LONDON, Nov 4 (Reuters) - Sovereign wealth funds (SWFs) have made progress in transparency and accountability since 2007, but many still fall short of what the citizens of their country or the international community should expect, according to a think-tank study.
The paper, authored by Sarah Stone and Edwin Truman under the auspices of the Washington-based Peterson Institute for International Economics, assessed 60 funds and nine government pension funds, then scored them on elements such as governance, structure, transparency, accountability and behaviour.
The average score for the 60 SWFs was 62 percent while the government pension fund average score was 87 percent, according to the study, whose results were released on Friday.
Perhaps not surprisingly, Norway’s $888 billion SWF topped the scoreboard, followed by New Zealand’s Super Fund, with scores of 98 percent and 94 percent respectively. But Azerbaijan’s state oil fund SOFAZ came fourth with a score of 92 percent, and two Chilean funds also made the top 10.
“One often hears that SWFs from emerging market and developing countries are non-transparent and consequently not as accountable ... The scoreboard results refute this generalisation,” the authors wrote.
Many funds have substantially improved their scores over the decade since the first scoreboard, with the 33 funds assessed in in 2007 raising their average score from 51 to 67 percent.
The authors suggested the growing influence of the International Forum of Sovereign Wealth Funds (IFSWF) may have played a part in this, through the development of the Santiago Principles, which were designed to promote good governance, accountability, transparency and prudent investment practices.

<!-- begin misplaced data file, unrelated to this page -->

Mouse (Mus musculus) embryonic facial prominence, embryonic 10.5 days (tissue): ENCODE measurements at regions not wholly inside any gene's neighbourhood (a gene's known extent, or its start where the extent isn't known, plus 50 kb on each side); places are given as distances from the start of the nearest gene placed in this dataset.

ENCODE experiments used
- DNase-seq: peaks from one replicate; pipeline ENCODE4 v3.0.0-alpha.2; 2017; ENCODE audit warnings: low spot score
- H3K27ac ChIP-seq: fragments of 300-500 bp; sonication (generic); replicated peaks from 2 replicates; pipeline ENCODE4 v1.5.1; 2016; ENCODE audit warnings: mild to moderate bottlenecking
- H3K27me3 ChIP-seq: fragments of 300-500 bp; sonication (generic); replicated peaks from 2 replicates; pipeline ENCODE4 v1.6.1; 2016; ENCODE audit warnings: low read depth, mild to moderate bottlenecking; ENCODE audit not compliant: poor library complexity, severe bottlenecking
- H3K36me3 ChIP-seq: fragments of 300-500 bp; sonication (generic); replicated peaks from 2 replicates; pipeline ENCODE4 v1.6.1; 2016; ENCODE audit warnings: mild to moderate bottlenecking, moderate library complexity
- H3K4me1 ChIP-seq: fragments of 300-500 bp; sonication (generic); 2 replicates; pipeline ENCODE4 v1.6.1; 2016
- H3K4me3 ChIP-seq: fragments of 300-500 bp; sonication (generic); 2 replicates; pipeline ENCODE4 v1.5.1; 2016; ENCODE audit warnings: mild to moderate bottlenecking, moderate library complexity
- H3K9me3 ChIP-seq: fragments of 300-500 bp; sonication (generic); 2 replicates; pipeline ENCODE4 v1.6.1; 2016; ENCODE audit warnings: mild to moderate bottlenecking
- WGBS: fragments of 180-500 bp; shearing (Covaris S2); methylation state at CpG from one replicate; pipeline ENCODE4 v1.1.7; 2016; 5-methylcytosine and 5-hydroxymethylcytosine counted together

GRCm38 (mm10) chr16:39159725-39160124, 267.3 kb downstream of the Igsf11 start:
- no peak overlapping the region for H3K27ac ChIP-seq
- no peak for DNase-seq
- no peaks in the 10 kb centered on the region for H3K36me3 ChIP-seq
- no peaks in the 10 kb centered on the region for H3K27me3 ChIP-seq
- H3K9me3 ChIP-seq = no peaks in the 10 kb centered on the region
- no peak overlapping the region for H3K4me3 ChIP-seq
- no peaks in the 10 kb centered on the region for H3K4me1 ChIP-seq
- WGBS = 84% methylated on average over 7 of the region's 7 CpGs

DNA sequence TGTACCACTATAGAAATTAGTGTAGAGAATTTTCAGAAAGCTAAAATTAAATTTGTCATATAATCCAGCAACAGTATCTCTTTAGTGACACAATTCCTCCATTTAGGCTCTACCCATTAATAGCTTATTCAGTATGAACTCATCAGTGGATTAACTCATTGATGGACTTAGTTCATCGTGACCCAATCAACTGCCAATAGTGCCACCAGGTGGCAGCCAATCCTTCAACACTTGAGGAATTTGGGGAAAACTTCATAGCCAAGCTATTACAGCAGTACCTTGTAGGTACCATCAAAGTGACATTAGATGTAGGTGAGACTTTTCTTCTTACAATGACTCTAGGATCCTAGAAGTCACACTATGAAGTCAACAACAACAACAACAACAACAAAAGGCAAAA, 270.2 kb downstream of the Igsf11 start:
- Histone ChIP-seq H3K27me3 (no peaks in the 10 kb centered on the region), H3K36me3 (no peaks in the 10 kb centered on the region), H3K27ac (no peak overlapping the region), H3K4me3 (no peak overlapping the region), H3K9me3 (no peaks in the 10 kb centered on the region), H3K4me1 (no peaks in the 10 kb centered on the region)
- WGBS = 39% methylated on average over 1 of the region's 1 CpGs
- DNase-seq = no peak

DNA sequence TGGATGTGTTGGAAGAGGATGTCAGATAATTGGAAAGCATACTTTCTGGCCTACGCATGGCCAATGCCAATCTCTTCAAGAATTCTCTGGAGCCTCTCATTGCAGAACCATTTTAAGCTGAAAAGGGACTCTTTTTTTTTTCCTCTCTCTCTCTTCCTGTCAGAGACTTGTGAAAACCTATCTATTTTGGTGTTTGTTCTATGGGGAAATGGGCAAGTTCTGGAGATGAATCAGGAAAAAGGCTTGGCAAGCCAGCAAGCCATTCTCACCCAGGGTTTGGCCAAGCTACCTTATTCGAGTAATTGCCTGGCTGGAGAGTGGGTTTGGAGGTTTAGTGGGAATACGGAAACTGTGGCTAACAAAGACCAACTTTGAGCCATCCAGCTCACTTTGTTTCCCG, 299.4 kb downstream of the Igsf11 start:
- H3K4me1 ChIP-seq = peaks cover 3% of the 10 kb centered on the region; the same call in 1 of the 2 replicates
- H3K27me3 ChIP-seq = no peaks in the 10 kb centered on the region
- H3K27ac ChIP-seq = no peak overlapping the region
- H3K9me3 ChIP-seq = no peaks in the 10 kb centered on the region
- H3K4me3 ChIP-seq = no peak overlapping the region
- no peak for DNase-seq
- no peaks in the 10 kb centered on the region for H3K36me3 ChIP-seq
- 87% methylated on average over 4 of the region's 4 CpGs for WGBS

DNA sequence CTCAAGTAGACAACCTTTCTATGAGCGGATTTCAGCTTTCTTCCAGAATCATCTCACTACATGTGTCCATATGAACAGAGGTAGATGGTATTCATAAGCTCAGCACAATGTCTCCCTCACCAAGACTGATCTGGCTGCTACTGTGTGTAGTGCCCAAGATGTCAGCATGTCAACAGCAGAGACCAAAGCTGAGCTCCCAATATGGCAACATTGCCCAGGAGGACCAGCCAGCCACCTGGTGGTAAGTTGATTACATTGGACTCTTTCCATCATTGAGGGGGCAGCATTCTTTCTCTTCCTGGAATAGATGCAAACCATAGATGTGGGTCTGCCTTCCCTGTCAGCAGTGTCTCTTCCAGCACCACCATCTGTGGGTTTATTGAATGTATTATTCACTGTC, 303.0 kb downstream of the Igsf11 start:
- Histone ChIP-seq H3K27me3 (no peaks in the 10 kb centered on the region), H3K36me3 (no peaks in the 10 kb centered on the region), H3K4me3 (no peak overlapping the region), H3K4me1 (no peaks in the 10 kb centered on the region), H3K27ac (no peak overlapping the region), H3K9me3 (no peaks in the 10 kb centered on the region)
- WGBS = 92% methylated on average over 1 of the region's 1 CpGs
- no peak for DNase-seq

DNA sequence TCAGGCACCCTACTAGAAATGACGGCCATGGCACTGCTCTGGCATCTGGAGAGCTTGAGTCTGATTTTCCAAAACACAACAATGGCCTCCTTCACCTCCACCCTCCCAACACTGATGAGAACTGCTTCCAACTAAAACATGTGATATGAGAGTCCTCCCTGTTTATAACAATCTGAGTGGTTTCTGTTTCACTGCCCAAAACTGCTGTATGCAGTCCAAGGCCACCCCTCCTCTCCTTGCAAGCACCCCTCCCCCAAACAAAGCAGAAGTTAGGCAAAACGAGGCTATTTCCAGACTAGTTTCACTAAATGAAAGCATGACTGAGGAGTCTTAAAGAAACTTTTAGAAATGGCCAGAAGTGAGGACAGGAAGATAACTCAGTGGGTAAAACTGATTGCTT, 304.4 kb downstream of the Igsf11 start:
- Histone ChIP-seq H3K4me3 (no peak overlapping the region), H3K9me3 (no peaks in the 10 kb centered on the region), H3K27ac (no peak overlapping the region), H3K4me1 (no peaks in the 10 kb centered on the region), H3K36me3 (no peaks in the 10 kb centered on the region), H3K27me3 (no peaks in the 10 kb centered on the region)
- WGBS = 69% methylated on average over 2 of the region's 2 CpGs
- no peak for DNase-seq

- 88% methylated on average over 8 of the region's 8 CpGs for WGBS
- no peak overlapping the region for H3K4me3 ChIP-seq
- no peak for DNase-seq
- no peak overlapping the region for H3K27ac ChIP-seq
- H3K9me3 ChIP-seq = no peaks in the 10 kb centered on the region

They highlighted Nigeria’s Sovereign Investment Authority, which as a new IFSWF member increased its score by 58 percentage points to 76 percent between the third scoreboard, published in 2013, and the latest.
They also noted that members of IFSWF in general ranked more highly on the SWF scoreboard.
However, they added that one might have expected more improvement from the funds that scored below 80 percent in 2007.
Nine of these 21 funds recorded less than double-digit improvements by 2015, including the UAE’s Istithmar World and Russia’s National Welfare and Reserve Fund.
Equatorial Guinea’s Fund for Future Generations was at the bottom of the table, scoring 11 percent, while Istithmar World scored 23 percent, alongside the Libyan Investment Authority.
“A large number of funds fall short of what the citizens of their countries or the international community should expect from these funds, in particular the large funds, with regard to their transparency and accountability,” the authors wrote.
Reporting by Claire Milhench; editing by Mark Heinrich